Ancient Greece remains a bastion of influence to this day. From its philosophers, we have the concept of Stoicism. From its architects, fundamental ways to build modern structures. From its artists, timeless inspiration and standards regarding craft. Of the latter, sculptors of the time embraced a concept coined "in the round". If you've taken art history classes, this may ring a bell. The term is derived from the idea that 3D objects should be conceived and manifested in their full form. This means that even if a sculpture was intended to be viewed from limited angles, every angle would be considered when crafting the form. Ancient temples exemplify this concept. In niches, one could find that even if a sculpture had a side of it that was never to be seen by the public, it was truly designed all the way around.
This concept can be translated into design thousands of years later. In the time of "fuck it, ship", it's very easy to rationalize focusing on the key components of a product that face users. Money and time are at stake. Both are more valuable than ever. However, it can truly pay off to design in the round. Greek statues are timeless. They are revered and many sit in polished museums soaking in the awe of patrons. That is the sort of attention you want your product to receive. Of course I see the jump being made by comparing a digital interface to a hulking piece of solid rock. Obvi. Statues don't have to bend and shift to meet the demands of an evolving market. They don't have to convert attention to dollars (though this is arguable). It is purely their legacy that makes them a quality subject of inspiration.
Let's move from concept and into application. What does it mean to design in the round? It simply means applying the same diligence of the perceived cruciality across all aspects of you process. You can dispute the feasibility of this idea in action as diligence is often in a direct relationship with time. Time, of course, is not a luxury most designers have. We face the cold reality of maximum output in minimal time. This will never change. Capitalism demands it and I get it. All of this doesn't prevent a designer from operating with this concept in mind, though. Everything from buttoned up files, detailed notes, and deep research constitute as designing in the round.
It simply means applying the same diligence to the perceived cruciality across all aspects of you process.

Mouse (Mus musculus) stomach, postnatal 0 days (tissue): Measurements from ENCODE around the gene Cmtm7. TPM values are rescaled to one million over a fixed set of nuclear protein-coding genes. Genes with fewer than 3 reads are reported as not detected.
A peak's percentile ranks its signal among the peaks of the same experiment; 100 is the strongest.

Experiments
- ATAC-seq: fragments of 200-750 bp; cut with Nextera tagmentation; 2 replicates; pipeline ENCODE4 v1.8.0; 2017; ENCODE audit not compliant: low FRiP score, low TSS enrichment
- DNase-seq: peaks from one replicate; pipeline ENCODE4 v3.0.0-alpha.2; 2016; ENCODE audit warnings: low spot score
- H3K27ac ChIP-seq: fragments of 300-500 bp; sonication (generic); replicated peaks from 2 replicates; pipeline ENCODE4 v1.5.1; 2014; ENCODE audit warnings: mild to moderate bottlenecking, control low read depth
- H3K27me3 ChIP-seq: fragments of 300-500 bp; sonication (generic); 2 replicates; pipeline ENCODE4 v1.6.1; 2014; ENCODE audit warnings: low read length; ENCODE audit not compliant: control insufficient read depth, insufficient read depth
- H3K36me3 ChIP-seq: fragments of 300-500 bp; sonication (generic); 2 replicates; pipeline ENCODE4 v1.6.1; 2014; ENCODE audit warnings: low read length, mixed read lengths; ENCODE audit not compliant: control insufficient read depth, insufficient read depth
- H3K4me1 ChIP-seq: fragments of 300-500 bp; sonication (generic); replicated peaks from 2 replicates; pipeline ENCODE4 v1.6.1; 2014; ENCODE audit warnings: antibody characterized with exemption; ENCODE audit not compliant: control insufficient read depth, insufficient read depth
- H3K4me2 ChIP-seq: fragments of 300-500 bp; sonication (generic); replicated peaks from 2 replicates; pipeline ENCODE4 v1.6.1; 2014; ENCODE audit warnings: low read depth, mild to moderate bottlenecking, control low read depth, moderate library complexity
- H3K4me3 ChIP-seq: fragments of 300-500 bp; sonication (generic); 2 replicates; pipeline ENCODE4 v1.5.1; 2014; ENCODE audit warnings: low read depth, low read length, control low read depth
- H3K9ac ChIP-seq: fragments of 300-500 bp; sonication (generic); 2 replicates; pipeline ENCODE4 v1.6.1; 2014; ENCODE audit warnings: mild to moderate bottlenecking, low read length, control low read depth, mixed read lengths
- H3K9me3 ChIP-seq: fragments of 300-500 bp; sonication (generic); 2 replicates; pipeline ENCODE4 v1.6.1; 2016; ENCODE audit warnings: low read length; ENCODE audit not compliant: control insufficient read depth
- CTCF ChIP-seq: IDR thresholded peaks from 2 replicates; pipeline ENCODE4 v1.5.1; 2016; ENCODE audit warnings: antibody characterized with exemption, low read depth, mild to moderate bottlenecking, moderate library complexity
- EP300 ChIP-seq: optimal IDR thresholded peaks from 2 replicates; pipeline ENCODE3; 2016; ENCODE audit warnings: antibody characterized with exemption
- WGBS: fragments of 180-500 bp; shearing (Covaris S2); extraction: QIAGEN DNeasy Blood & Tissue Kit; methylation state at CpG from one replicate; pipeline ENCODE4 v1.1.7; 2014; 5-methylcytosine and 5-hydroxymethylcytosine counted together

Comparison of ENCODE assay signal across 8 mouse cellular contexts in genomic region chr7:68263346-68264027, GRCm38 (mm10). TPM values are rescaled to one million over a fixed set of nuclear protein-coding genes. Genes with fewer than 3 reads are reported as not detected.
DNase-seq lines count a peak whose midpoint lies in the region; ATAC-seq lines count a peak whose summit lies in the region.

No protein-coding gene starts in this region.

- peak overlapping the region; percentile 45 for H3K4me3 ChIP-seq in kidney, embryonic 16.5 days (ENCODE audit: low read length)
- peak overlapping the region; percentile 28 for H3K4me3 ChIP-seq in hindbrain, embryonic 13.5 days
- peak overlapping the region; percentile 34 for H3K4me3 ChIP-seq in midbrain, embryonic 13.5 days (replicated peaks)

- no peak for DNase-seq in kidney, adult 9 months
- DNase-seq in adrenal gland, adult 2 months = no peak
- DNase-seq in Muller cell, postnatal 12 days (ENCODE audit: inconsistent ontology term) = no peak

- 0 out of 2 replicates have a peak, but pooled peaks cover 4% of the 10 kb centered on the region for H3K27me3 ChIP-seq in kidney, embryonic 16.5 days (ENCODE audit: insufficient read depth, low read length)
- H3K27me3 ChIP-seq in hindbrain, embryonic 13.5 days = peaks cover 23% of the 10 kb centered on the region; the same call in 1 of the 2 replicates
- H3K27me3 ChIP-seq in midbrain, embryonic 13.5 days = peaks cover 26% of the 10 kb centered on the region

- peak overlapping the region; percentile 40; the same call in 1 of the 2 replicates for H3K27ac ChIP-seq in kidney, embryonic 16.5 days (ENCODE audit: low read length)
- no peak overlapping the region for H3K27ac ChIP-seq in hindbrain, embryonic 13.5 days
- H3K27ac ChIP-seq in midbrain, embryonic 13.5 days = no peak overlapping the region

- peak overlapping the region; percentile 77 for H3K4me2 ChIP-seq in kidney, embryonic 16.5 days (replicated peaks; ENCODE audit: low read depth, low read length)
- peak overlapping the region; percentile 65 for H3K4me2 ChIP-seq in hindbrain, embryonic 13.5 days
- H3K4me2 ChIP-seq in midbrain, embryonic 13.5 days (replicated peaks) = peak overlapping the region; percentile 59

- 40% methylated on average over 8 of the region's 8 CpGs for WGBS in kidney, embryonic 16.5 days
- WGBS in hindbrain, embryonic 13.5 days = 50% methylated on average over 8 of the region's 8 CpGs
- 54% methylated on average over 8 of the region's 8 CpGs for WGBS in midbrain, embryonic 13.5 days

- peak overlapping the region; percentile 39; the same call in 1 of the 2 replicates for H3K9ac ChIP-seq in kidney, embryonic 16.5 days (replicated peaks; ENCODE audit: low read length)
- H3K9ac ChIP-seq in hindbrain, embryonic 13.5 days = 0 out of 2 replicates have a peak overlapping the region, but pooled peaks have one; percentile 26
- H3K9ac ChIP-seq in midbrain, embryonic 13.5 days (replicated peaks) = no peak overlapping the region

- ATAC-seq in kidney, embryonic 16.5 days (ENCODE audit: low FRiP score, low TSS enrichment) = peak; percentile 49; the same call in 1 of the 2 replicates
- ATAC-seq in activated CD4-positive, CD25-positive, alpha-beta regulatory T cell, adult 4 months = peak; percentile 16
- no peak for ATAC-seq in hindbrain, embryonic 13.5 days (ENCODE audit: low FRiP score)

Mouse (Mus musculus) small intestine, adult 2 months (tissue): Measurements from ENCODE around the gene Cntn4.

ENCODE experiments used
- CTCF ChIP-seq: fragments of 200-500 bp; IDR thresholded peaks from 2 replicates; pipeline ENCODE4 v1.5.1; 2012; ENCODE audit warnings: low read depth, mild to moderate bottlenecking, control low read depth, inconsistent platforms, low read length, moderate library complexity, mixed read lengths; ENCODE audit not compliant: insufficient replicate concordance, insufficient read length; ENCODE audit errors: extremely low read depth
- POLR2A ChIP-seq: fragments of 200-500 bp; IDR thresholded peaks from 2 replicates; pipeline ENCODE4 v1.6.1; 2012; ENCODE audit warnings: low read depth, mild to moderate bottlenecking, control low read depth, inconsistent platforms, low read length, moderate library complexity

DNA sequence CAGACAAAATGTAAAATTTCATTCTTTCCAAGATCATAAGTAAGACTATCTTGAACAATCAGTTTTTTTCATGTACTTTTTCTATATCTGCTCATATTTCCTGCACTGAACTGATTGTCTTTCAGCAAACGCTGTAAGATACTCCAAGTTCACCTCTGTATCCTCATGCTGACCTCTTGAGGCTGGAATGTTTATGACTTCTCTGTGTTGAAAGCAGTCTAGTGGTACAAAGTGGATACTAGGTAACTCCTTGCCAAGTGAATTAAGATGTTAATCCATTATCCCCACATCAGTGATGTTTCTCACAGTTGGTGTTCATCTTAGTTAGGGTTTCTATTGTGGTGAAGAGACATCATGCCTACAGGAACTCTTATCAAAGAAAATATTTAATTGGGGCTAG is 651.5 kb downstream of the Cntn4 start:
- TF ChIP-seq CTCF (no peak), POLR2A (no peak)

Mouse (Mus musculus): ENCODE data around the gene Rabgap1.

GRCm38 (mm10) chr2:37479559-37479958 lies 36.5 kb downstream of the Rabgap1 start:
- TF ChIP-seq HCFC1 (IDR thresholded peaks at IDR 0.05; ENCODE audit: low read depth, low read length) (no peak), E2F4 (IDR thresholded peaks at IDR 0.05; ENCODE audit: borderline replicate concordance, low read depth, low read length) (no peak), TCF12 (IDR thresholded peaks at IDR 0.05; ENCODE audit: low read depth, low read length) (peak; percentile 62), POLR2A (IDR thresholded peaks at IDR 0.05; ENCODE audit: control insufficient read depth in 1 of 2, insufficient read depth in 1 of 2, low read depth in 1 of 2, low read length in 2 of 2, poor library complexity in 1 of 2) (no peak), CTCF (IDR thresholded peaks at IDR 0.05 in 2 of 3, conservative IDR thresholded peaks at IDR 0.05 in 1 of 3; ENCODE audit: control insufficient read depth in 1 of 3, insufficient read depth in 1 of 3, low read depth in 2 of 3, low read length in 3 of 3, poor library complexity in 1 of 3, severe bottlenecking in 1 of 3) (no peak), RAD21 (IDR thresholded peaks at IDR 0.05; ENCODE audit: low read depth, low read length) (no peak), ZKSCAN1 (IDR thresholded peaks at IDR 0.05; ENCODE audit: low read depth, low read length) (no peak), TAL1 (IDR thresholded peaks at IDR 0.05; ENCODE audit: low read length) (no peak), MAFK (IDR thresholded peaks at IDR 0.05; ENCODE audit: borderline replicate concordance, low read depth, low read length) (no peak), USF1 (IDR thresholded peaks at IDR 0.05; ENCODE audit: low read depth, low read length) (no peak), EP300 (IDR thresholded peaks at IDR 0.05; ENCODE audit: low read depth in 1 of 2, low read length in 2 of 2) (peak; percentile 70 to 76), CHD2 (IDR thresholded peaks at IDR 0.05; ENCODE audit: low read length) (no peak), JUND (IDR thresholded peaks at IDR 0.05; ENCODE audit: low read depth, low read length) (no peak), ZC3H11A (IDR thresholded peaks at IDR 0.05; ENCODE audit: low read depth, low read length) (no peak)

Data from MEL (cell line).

You've most likely opened a file from a former designer or coworker. "We need you to do X," your lead says. "No problem," you reply. You answered too early. You open the file and look into the hot, dripping intestines of some horrible creation. Nothing's labeled. Hierarchy is non-existent. You've just done the maths in your head on how much time is now added. It's a lot. You're not going to make drinks with your friends, but you will be drinking heavily nonetheless. This is an example of not designing in the round. The attention to detail didn't exist and the process has been tainted by it. Every angle of its perception is no longer held in astonishment because there are broken angles.
Broadening the lens, we can observe how designing in the round can be applied in the grander scale of a project. Think of all of the aspects of a project the user doesn't see. They only care about and interact with their experience. That's their role. They don't give a shit about research, user interviews, data, wireframes, what design tool you used–nada. Of course, those things can contribute to their experience, but ultimately, the end (not the means) is what they care about. How do designers give users the experience they crave? Designers must design in the round every step of the way as much as possible. I will relent to the reality of timelines on this one. We can play with the metaphor of buying a house. Purchasing a home is a big deal. A home is also something that is intended to be lived in. Homes are our safe place, our comfort caverns, our chill boxes. They are sacred. Thus, when we spend hundreds of thousands of dollars to purchase them, we expect them to fulfill our mental model of what a home should be. This is the final user experience. However, there is much the user doesn't see. They live in the negative space of the structure. It's the positive space that requires designing in the round. The foundation must be level, secure, and steadfast. The studs should be straight and strong. The wiring should be tidy and well connected. These are the aspects of the house the user doesn't see. They aren't going to take their new home down to the studs to examine how the house was made. Same thing with digital experiences.
They simply expect the thing to work.
Designing in the round is how designers guarantee a quality and lasting experience. Taking a queue from the Ancient Greeks, we can hope to enable experiences that serve as idols of admiration long after we create them.